PGA Championship: Shifty sands surround Oak Hill
PITTSFORD, N.Y. – The creamed spinach that’s doubling as greenside rough and Oak Hill’s towering trees are drawing much attention leading into the PGA Championship. But don’t overlook the venue’s tricky bunkers as serious obstacles at the season’s final major, two veteran caddies caution.
Joe LaCava, the caddie for Tiger Woods, and John Wood, the man on the bag for Hunter Mahan, said the sand is coarser here than in most bunkers encountered on the PGA Tour.
According to Wood, the sand has the consistency of tiny pebbles; typically, it’s more like confectioners’ sugar.
“It’s going to make stopping the ball out of the bunkers a lot tougher,” LaCava said. “You certainly don’t want to short-side yourself here, but you’d still rather be in the sand than in the rough.”
Said Bob Vokey, Titleist’s vice president of wedge development: “The sand is going to offer its own resistance, so wedges are going to bounce a little more. It’s going to be firm, so the ball shouldn’t nestle down as much.”
Because courses on Tour are set up so uniformly, players are accustomed to the ball sinking into the soft sand and develop bunker swings suited for such conditions. They’ll need to adjust their technique at Oak Hill this week.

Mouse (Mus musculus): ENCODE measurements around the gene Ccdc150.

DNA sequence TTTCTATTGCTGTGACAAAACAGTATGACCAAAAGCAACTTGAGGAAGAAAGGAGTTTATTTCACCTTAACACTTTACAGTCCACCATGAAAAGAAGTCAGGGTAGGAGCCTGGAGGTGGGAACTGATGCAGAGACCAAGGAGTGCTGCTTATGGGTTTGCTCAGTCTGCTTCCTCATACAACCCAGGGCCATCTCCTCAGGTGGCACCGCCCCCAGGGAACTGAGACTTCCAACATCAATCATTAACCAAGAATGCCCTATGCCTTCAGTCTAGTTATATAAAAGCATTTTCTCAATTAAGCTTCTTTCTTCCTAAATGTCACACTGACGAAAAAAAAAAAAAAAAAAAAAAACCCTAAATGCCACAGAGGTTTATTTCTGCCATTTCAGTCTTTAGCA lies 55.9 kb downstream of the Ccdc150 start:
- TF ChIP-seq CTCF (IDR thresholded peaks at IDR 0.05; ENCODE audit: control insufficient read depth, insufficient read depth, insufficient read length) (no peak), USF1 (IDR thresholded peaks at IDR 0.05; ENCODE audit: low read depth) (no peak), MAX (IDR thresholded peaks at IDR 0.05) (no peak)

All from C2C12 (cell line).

Vokey said players won’t generate as much spin on their bunker shots here and will benefit from using higher-bounce wedges. Still, he added, proper technique will be critical.
Aaron Dill, a Vokey Design tour representative, said he saw many golfers practicing from fried-egg lies – often created when high-flying approach shots steeply descend into bunkers.
He said players can’t decelerate or be tentative in the bunkers, regardless of the lie, because the coarser sand increases resistance.
If you’re looking for a crafty pick in your office pool, consider this: Luke Donald, who is still looking to win his first career major championship, is currently ranked No. 1 on the PGA Tour in proximity to the hole from sand. His average leave from greenside bunkers is 6 feet, 6 inches. Rory McIlroy, who finished 2012 ranked No. 2 in that category (7 feet), is tied at 149th (10 feet, 3 inches).